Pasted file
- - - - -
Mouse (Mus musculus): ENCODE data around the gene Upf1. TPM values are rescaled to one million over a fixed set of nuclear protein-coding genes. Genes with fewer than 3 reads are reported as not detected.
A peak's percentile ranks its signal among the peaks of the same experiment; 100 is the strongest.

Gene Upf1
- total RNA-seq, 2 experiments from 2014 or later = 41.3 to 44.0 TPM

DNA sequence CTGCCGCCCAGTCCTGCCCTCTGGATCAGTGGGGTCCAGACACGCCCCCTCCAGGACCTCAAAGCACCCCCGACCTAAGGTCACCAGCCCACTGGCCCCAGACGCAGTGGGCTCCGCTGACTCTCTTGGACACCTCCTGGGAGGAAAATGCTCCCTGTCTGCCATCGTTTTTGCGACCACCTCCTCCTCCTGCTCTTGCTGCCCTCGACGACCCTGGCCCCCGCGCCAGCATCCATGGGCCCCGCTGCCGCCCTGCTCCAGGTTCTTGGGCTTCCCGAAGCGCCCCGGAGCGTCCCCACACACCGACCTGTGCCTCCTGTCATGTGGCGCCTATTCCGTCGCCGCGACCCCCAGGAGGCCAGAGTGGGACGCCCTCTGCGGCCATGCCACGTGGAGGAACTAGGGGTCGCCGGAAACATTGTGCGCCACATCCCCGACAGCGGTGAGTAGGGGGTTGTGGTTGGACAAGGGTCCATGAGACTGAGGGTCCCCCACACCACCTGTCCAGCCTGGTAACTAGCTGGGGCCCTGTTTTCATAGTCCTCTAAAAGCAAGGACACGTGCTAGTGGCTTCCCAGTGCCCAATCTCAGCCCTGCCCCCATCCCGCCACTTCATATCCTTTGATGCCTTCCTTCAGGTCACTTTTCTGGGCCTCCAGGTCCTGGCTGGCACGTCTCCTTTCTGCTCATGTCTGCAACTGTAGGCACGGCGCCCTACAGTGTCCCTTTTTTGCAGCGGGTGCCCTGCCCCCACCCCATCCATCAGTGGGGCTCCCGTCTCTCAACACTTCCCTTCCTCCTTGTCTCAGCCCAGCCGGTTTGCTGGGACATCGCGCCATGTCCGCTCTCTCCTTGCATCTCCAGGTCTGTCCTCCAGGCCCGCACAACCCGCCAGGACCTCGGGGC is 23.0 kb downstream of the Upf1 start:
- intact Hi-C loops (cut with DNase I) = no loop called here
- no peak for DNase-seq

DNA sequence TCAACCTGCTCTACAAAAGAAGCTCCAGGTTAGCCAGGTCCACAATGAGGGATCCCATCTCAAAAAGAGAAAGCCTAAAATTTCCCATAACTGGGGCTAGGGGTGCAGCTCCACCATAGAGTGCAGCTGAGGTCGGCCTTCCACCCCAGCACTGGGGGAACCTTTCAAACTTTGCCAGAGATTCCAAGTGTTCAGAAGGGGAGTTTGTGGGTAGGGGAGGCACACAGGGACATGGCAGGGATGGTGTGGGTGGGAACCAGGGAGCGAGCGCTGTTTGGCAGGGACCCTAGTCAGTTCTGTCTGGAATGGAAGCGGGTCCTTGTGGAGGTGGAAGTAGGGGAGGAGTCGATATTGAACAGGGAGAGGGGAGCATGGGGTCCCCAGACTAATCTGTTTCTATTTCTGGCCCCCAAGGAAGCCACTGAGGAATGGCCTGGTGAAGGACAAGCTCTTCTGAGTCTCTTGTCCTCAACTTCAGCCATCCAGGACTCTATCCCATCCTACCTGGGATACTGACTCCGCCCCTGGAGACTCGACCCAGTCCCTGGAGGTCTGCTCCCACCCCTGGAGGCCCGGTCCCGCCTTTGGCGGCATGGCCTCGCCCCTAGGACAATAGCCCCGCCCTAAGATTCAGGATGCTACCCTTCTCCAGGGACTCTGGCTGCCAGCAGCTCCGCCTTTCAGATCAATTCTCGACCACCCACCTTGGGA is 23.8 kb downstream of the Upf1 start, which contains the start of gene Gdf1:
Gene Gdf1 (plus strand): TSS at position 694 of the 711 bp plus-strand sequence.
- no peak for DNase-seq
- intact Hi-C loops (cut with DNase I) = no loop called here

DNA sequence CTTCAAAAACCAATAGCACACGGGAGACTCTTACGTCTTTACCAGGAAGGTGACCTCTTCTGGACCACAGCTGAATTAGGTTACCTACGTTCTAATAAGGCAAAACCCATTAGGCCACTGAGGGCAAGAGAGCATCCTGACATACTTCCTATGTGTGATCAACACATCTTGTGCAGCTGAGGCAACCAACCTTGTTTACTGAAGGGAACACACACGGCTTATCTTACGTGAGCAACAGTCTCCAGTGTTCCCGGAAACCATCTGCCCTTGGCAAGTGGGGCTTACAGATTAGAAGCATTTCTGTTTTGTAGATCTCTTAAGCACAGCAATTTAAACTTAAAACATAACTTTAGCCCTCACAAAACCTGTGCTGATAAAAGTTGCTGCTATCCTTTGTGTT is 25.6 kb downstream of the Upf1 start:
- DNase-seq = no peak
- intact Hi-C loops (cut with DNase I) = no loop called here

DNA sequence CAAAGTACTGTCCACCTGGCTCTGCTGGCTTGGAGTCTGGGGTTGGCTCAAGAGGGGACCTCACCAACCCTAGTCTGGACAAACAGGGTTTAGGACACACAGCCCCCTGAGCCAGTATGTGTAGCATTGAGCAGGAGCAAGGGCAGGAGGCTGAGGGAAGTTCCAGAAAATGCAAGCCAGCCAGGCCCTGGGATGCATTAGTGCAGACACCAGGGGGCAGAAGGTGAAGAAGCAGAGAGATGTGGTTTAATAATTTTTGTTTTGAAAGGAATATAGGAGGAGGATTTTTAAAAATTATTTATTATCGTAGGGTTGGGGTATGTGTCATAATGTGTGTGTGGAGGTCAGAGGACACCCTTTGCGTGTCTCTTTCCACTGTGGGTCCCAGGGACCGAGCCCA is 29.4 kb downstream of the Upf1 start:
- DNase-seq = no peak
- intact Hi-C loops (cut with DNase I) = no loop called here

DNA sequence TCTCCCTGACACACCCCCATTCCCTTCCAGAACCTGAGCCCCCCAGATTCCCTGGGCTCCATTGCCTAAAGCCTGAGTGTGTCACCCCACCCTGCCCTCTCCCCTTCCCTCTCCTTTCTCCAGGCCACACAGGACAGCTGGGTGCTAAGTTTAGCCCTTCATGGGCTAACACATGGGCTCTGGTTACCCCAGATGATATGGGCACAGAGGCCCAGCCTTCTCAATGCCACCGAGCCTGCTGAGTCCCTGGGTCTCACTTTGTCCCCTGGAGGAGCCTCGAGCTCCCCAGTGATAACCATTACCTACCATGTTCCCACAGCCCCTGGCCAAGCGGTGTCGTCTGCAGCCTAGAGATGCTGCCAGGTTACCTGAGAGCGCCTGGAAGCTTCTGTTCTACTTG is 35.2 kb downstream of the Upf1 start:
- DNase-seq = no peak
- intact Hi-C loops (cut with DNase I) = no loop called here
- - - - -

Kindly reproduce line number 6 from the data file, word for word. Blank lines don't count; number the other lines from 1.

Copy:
- intact Hi-C loops (cut with DNase I) = no loop called here